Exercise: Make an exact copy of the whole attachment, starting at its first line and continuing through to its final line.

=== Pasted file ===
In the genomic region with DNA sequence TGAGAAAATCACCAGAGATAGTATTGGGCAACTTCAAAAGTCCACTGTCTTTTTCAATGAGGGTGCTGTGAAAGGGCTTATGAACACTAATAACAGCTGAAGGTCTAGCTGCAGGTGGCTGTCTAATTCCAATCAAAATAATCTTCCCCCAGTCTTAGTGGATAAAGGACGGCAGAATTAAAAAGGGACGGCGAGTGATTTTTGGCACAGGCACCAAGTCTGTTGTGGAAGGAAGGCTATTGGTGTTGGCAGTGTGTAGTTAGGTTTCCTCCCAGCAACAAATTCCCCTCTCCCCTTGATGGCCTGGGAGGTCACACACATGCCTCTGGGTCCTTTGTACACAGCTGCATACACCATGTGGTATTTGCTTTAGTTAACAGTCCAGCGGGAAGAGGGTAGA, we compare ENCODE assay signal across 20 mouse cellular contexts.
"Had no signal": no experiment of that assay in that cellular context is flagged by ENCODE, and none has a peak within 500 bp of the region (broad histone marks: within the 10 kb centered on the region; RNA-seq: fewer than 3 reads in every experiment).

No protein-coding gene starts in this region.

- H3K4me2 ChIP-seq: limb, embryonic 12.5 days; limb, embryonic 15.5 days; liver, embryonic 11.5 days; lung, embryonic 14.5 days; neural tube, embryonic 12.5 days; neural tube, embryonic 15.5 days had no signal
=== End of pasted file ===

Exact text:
In the genomic region with DNA sequence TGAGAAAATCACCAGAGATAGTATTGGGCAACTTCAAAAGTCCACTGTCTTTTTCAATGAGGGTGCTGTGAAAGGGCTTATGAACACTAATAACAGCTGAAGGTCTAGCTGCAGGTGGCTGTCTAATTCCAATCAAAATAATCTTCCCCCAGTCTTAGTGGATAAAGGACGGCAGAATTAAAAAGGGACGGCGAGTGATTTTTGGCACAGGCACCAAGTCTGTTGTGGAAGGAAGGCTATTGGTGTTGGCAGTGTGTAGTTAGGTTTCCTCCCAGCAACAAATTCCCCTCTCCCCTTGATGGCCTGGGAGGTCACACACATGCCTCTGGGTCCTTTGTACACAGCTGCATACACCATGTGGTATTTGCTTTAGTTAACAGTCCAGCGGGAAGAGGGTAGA, we compare ENCODE assay signal across 20 mouse cellular contexts.
"Had no signal": no experiment of that assay in that cellular context is flagged by ENCODE, and none has a peak within 500 bp of the region (broad histone marks: within the 10 kb centered on the region; RNA-seq: fewer than 3 reads in every experiment).

No protein-coding gene starts in this region.

- H3K4me2 ChIP-seq: limb, embryonic 12.5 days; limb, embryonic 15.5 days; liver, embryonic 11.5 days; lung, embryonic 14.5 days; neural tube, embryonic 12.5 days; neural tube, embryonic 15.5 days had no signal